Ethics and mores; belief, is why people do things.  It doesn’t exactly come before material circumstances (the two influence each other, with material circumstances, including technology, determining a range of possibilities), but within what is possible, belief in what we should do determines what we actually do.

In the world today we have the resources not just to feed everyone, but to give them a decent life, with education, entertainment, and housing that is warm in the winter and at least not unbearable in the summer.  We can cloth everyone well.  We have had the ability to do this for at least a hundred years or so, in theory, we’ve had it in practice since the recovery from World War II.

To do so, however, we must believe that we should, and we must be willing to act on that belief.  There will be sacrifices (a lot fewer billionaires, a lot less McMansions), but in the end even most of those who complain would be objectively better off, because inequality is robustly associated with worse health and less happiness, even for those who are the richest.  The top .01%, if they were still the top .01% but had far less money and power, would be happier and healthier in such a world.

As such, the battleground of belief; of ideology, is as important as that of technology. It is belief, mediated by power and turned into behaviour, which determines what actually happens in this world.

More on that later.

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The Problem with Basic Income

Basic income—just giving everyone a certain amount of money, is an idea with a lot to recommend it.  In any society which isn’t willing to just let people suffer or die because they don’t have money, there is a “social welfare net” with a vast bureaucracy.  Why not just give everyone enough money to live on, and wipe out most of that bureaucracy?  If you’re going to give poor people money anyway, it’s more efficient, and vastly less humiliating.

There’s a great deal of controversy around the idea of technological unemployment (economists sneeringly dismiss the idea on aggregate as the “lump of labor” fallacy), but even if you don’t believe in it en-gross, changing technology does cause specific people, often large numbers of them, to lose their jobs, and many of them never work again, or if they do, work at terrible jobs.  A basic income deals with this issue, at least somewhat, and, again, far more efficiently than welfare and unemployment insurance and so on.  And if you believe that there will be widespread technological improvement as AI and robotics improve, this will mitigate against it.

In a demand based society; a consumer society, where the economy is based on large numbers of people buying things, a basic income makes sense.  People with no (or too little) money, don’t spend it (obviously) and that’s bad for the economy.  Every dollar you give a poor person gets spent; it immediately goes to someone else, and that means that even those who are well off have reason to be for a basic income: most of it is going to wind up in their hands, and if it doesn’t (because you have a basic income which goes to everyone, not just those below a certain income), well, they still get theirs.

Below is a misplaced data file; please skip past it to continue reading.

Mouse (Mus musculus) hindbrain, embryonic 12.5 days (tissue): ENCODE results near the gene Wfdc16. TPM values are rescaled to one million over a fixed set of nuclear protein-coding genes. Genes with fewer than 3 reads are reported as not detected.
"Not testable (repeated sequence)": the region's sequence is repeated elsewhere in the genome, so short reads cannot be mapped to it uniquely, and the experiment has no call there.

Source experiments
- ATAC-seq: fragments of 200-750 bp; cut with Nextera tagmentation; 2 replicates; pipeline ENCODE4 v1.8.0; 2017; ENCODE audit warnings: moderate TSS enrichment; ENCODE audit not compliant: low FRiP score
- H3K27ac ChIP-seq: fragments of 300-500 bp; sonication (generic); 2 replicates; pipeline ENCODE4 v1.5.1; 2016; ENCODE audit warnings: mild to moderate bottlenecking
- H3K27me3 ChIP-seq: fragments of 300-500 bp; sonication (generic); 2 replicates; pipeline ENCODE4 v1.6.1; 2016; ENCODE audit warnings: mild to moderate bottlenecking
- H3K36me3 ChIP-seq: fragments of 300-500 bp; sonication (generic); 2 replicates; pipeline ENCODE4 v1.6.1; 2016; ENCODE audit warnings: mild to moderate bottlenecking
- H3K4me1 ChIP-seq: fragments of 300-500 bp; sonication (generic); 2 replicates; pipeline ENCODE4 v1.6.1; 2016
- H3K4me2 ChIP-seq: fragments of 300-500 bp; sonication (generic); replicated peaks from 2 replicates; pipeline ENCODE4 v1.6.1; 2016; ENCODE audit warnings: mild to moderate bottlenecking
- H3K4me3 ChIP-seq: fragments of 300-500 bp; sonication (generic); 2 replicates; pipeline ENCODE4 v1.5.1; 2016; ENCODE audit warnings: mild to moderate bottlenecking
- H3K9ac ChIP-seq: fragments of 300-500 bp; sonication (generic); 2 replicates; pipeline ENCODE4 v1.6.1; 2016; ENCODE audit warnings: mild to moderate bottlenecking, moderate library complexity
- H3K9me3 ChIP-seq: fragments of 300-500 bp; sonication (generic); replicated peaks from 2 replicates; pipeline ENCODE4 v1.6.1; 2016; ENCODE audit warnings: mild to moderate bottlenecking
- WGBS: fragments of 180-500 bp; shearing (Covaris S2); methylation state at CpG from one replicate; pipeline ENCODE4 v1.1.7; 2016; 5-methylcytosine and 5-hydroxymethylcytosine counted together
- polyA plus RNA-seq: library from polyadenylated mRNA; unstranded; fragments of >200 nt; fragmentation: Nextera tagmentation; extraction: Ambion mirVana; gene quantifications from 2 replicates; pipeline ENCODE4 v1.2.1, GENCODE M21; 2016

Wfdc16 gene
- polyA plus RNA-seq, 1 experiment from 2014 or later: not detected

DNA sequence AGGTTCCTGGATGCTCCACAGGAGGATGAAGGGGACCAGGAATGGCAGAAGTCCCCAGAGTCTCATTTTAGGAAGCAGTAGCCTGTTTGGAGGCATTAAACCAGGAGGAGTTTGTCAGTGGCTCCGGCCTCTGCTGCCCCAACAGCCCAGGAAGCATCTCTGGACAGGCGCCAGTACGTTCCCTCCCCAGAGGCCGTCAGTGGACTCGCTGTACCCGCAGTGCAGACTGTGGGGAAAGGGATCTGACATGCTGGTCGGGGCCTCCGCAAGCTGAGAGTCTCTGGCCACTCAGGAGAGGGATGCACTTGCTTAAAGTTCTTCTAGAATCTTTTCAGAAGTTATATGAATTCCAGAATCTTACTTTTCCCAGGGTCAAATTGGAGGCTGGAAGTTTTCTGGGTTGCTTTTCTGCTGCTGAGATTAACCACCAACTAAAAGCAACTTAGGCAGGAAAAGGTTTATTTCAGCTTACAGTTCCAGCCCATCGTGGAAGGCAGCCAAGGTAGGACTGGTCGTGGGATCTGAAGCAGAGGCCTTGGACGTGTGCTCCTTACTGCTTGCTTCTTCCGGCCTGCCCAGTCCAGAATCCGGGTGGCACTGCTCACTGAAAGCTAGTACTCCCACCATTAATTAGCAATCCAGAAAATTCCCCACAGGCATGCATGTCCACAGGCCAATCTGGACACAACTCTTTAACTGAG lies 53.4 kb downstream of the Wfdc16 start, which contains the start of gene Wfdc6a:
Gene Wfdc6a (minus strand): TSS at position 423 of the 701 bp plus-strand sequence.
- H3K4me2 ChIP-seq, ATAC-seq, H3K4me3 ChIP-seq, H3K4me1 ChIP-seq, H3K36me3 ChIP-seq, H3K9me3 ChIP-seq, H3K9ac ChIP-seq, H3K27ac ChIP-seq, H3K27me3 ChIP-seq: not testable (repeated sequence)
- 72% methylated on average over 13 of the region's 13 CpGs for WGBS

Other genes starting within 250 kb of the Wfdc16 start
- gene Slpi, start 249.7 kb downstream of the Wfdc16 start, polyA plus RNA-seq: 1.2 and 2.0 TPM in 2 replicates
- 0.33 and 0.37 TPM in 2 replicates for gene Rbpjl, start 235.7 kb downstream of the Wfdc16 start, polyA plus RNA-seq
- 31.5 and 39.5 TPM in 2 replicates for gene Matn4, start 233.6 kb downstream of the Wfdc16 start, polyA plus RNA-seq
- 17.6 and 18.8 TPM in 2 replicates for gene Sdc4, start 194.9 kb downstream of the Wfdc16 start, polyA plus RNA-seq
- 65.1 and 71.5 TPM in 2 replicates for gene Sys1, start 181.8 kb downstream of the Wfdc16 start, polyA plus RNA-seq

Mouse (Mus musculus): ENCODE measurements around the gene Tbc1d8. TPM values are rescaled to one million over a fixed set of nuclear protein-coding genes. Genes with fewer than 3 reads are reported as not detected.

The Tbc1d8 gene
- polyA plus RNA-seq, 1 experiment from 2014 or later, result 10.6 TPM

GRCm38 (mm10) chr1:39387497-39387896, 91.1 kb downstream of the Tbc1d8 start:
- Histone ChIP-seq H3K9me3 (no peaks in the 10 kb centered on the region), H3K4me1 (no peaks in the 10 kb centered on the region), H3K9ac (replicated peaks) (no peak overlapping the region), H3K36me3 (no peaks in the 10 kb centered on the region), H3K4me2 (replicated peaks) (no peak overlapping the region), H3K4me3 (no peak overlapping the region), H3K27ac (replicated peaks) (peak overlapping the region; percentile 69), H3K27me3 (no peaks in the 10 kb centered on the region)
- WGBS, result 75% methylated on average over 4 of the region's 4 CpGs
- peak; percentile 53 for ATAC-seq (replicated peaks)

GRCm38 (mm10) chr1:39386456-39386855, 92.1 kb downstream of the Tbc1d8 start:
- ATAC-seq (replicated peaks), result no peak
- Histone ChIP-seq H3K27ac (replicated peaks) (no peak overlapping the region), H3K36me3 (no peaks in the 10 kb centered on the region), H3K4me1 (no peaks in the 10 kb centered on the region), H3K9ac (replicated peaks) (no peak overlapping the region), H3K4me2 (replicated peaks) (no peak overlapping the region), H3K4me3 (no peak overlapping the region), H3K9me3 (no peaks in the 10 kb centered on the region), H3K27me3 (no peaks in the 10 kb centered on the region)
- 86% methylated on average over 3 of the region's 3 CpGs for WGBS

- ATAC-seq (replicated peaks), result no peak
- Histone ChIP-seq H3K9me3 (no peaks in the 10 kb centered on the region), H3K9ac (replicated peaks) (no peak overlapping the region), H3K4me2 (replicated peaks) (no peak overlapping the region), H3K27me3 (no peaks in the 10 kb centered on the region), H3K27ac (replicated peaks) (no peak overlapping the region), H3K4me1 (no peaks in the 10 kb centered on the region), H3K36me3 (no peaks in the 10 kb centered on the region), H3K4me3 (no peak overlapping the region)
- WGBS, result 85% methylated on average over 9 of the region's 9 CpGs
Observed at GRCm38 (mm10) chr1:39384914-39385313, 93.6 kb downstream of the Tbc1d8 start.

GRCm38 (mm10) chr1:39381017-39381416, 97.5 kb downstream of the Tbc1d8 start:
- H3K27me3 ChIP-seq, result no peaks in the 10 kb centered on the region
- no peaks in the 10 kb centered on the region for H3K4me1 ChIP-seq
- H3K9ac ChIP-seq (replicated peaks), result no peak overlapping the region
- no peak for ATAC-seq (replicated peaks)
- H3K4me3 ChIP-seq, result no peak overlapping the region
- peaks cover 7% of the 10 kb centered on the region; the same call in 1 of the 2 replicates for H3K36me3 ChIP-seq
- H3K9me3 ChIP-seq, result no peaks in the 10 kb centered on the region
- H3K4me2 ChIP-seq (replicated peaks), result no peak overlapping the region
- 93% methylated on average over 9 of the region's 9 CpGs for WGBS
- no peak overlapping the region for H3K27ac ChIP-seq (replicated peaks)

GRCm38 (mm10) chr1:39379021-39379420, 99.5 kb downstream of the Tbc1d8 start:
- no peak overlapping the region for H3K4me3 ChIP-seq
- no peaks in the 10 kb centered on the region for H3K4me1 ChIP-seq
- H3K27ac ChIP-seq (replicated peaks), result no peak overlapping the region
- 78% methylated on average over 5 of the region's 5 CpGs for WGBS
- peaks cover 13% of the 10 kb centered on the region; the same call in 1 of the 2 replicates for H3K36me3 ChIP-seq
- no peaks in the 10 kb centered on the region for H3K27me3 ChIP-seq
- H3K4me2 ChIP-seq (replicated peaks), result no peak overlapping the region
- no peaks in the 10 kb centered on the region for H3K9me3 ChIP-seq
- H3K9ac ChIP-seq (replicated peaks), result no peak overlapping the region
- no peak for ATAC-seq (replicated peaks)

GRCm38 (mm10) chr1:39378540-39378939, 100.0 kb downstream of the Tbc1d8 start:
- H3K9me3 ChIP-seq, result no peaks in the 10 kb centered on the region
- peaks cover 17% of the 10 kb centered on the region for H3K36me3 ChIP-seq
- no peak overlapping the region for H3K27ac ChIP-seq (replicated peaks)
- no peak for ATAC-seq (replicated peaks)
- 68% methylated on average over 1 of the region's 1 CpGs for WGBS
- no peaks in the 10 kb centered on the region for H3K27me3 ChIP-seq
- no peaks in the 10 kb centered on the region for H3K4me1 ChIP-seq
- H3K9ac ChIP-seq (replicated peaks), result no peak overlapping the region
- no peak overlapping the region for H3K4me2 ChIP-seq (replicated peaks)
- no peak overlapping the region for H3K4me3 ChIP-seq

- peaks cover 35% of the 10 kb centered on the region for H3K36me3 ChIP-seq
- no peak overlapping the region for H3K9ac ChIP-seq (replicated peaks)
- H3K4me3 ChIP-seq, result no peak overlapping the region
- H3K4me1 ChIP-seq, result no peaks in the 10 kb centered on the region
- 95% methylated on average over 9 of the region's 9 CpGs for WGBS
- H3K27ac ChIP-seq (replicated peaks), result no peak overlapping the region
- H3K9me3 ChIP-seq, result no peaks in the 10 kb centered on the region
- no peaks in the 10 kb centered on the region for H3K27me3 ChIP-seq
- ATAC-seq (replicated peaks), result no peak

One might point out that we’re moving away from a demand based society, however, at least in the West. More than all the productivity gains of the last business cycle in the US, for example, have gone to the top 10% (really the top 3%).  Consumer inflation is flat, and in many countries verging on deflation, while the goods that the rich buy (investment art, Manhattan and London real-estate) are booming.  Moving away from a broad-based demand society, such as we had in the post-war liberal era was mainly done because it benefited the rich, but it also solved another problem—increased demand fed into oil and other commodity prices, and as the 70s  and early 80s showed, that lead to huge inflation and economic dislocation.

So basic income, at any level that would be equivalent to a living wage (aka. letting people live a decent life, not just barely scrape by), can be expected to spike inflation in various commodities, including oil.  This is a problem, but it’s not a huge problem, because we finally have the technology which allows us to move off oil (not completely, but enough to mitigate the effect of demand increases), and because, hey, we’re flirting with deflation anyway.

The real problem with basic income has to do with who controls our economy—with the fact that we are sold what we need, by and large, by oligopolies.  A few large companies control most industries, and effectively price set.  (Broadband profits in the US are almost 100% a year.)